Several high profile cases in recent years have implicated senior Bolivian officials in drug trafficking. But the country's production of the base crop remains well below those of its neighbors. Between 2013 and 2014, coca cultivation in Colombia rose from 85,000 hectares to 112,000 last year, according to White House estimates. In Peru, where a controversial government program has destroyed of tens of thousands of hectares of coca farms each year, the country still has more than two and half times as much area under cultivation as Bolivia.
In a statement accompanying the presidential determination to blacklist Bolivia, the White House hailed Colombia and Peru, saying that the two countries "demonstrate highly effective leadership in countering illegal drug trafficking and transnational crime." Colombia was specifically cited for training nearly 26,500 police officers from other countries between 2009 and 2015.
"I think it's a political action carried out by the State Department of the United States," said Morales, following the decision. "If we are honest, US policies are a failure in terms of the fight against drug trafficking around the world."
John Walsh, coordinator of the Washington Office on Latin America's drug policy program, pointed out that the US has been quiet about other countries that are possibly running afoul of the UN conventions. Uruguay, for instance, approved a legal market for marijuana, but is nowhere to be seen in the 2016 list, either under blacklisted countries or those that are recognized as "major drug transit and/or major illicit drug producing countries."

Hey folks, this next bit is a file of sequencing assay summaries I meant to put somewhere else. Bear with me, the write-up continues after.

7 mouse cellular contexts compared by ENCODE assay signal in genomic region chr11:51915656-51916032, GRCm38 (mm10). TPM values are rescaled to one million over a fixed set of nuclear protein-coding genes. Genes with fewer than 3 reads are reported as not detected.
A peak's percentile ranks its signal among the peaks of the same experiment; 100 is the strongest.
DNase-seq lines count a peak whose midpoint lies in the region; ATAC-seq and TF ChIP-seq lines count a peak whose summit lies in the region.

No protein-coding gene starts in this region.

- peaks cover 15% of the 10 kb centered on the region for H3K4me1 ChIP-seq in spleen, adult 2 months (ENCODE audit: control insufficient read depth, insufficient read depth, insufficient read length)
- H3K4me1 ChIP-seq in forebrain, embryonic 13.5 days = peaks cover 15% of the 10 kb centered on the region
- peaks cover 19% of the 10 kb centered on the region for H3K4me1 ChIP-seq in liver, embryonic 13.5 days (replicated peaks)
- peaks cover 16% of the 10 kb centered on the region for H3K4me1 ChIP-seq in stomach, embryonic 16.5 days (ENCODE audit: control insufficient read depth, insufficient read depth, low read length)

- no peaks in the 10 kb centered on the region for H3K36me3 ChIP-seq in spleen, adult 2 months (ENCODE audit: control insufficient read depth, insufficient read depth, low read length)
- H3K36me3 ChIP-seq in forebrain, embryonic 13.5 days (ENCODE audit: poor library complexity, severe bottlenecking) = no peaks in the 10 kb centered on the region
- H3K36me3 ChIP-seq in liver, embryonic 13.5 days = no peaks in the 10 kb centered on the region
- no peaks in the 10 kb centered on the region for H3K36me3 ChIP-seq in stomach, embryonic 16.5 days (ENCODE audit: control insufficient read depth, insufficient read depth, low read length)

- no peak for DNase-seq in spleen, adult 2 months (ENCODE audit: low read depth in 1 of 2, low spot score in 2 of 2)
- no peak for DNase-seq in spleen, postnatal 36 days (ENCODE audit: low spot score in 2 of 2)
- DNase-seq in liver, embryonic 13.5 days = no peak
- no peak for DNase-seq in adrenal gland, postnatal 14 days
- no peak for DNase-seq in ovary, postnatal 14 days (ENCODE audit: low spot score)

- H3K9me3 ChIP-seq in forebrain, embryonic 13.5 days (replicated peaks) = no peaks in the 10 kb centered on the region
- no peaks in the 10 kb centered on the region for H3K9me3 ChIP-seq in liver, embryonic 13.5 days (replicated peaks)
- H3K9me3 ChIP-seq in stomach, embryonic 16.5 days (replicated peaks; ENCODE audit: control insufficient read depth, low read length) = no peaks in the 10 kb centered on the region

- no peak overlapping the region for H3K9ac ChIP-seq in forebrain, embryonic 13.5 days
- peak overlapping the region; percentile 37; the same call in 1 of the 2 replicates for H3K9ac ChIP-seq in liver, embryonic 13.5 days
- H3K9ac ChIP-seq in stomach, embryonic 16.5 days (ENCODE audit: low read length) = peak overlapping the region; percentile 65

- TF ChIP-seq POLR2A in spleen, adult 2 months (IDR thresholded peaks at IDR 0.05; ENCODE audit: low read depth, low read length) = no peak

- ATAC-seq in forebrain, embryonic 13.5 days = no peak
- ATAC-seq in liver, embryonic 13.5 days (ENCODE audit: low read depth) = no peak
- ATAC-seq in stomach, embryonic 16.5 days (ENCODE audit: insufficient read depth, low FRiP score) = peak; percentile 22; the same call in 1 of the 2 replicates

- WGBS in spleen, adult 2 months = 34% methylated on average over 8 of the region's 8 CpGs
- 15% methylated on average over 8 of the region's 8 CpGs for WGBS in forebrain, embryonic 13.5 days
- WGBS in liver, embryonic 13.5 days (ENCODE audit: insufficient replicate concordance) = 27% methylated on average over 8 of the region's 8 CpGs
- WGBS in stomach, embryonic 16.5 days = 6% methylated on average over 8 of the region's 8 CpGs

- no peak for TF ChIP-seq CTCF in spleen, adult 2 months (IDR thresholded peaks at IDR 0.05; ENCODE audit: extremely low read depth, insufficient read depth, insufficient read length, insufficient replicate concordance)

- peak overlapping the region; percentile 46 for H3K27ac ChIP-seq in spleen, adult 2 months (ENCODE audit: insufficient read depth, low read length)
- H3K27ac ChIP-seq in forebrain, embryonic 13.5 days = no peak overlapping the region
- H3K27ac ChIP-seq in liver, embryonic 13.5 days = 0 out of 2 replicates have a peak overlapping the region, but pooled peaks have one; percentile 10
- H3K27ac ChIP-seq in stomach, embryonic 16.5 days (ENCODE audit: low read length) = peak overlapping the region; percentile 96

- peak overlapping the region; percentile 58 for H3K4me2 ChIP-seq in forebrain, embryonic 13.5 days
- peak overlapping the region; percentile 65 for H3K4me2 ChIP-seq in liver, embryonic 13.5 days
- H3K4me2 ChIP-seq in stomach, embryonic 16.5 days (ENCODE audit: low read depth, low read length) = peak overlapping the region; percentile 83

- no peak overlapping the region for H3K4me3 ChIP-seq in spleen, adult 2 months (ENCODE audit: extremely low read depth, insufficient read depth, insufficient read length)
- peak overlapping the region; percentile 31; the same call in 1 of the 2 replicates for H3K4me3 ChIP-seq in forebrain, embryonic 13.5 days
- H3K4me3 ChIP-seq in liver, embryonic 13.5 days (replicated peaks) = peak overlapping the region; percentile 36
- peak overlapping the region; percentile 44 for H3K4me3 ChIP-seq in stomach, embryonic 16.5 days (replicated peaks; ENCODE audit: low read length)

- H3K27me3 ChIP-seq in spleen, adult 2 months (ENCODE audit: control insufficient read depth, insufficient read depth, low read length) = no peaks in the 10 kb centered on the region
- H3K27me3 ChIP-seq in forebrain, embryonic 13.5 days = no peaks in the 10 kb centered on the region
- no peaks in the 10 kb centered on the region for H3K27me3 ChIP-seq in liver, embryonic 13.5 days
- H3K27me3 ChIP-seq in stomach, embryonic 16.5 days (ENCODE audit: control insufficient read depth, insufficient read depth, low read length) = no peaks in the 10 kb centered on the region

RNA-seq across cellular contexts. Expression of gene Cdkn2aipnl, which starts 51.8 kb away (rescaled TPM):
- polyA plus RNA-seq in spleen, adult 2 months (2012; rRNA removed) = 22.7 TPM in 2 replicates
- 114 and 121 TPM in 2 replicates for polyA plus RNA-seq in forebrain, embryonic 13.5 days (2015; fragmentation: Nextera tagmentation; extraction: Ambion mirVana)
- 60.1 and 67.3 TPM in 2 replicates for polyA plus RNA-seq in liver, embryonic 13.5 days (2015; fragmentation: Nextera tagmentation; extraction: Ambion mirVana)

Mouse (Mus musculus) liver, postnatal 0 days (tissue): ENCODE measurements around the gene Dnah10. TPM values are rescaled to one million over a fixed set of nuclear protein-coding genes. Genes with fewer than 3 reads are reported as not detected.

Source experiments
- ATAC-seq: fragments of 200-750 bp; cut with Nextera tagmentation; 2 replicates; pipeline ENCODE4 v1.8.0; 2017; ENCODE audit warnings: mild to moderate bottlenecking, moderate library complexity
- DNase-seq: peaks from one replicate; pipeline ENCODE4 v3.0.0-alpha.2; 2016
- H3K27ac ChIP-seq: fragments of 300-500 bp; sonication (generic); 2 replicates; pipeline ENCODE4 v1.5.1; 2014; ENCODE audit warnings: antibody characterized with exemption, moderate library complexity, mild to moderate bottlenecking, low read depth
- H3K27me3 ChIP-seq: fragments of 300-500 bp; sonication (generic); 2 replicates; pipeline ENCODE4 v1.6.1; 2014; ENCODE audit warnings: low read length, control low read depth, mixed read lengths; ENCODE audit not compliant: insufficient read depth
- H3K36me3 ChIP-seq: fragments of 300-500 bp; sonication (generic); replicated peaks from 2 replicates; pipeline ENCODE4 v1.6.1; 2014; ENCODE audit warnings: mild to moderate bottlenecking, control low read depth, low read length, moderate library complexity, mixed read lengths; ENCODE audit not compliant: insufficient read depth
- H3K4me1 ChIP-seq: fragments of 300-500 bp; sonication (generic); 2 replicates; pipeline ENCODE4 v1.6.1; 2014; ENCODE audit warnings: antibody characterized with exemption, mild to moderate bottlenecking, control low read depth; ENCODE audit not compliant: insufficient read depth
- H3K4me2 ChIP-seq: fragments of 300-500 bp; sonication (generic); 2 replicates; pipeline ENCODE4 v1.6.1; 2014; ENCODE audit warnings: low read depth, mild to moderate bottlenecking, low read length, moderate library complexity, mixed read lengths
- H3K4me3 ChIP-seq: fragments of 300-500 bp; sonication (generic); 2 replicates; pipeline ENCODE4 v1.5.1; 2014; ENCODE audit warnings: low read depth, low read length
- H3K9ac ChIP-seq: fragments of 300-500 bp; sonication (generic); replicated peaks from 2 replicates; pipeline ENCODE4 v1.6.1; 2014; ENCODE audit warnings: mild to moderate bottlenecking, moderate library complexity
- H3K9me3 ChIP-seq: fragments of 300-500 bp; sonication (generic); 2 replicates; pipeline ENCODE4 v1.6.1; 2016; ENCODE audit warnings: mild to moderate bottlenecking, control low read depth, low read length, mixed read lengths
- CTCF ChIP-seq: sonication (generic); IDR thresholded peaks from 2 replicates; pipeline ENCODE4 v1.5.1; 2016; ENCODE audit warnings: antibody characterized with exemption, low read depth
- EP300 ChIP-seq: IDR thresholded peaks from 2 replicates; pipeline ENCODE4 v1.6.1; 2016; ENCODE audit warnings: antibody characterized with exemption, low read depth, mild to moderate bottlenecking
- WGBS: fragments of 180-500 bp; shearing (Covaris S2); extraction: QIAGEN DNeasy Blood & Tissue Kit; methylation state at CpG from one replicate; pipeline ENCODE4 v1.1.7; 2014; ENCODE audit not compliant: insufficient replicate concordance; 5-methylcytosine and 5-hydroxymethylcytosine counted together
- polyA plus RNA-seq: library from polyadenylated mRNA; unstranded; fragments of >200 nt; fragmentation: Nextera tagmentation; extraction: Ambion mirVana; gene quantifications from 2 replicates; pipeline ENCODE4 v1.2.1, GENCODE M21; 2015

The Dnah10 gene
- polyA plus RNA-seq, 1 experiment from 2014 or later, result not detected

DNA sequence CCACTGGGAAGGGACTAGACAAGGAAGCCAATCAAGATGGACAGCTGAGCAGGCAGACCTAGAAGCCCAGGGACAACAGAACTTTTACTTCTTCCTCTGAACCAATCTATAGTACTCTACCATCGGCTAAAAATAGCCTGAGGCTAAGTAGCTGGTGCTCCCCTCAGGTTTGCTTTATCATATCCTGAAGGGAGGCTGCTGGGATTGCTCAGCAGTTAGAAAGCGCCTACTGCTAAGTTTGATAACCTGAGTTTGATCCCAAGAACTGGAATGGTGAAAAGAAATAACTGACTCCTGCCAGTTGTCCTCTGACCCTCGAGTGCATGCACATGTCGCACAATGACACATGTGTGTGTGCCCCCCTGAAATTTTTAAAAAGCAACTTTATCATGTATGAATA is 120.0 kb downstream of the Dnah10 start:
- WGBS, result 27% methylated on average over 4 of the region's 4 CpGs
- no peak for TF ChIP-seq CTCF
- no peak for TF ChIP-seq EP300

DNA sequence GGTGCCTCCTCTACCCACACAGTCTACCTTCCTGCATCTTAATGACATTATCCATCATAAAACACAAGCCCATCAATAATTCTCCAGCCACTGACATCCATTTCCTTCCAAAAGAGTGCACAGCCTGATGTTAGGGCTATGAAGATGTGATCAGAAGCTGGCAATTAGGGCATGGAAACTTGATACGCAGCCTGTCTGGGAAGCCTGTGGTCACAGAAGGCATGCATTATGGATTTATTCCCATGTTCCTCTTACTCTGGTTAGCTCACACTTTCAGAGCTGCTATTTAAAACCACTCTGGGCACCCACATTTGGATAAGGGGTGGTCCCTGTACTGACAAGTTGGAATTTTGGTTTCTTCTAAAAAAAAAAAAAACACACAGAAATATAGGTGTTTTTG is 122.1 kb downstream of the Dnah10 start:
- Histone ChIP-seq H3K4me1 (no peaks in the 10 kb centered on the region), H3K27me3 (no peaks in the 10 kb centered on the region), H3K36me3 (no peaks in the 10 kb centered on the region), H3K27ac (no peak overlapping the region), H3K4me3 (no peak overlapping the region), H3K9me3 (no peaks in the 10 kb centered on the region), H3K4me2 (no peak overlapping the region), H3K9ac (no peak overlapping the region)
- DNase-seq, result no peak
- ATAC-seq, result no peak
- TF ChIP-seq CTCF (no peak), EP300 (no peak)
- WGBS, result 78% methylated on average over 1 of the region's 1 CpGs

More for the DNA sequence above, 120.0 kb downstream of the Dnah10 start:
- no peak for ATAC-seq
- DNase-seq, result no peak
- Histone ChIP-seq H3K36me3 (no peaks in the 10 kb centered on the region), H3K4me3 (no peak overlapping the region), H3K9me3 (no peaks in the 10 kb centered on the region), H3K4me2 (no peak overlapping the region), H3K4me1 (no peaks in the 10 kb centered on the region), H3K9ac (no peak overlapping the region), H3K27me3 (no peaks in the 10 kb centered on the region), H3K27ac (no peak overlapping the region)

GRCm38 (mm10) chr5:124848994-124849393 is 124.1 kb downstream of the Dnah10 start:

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That discrepancy, said Walsh, has much to do with the legalized markets for marijuana that now exist Colorado, Washington, Oregon, Alaska, and Washington, DC.
"What is new in terms of US policy, is that pushed by state level legalization and the Obama administration's decision to accommodate that, the US is itself arguably contravening the UN conventions in the case of cannabis policy," said Walsh. "The US doesn't say anything about Uruguay."
At least in terms of its adherence the convention system, Bolivia is in fact more in line with international narcotics law because it had its market explicitly approved by UN member states, said Walsh.
"What Bolivia has done through social control is reducing sustainably the overall hectares under cultivation without resort to massive eradication programs but rather by providing licit income through an allowance for licit coca, and mindful that their own constitution treats coca and its traditional uses as part of the country's cultural heritage and patrimony," said Walsh.
Others involved in Latin American drug policy were more explicit.
"It's hypocritical and arrogant that the US, with legal recreational marijuana in several states in violation of the UN Single Convention, justifies Bolivia's decertification by citing the country's noncompliance with the same international accord," Kathryn Ledebur, director of the Andean Information Network, told VICE News.
"Each decertification of Bolivia's drug control performance, despite progress on peaceful coca control and continued earnest interdiction efforts, solidly documented by UNODC, further erodes US credibility with the international community," Ledebur added.
Follow Samuel Oakford on Twitter: @samueloakford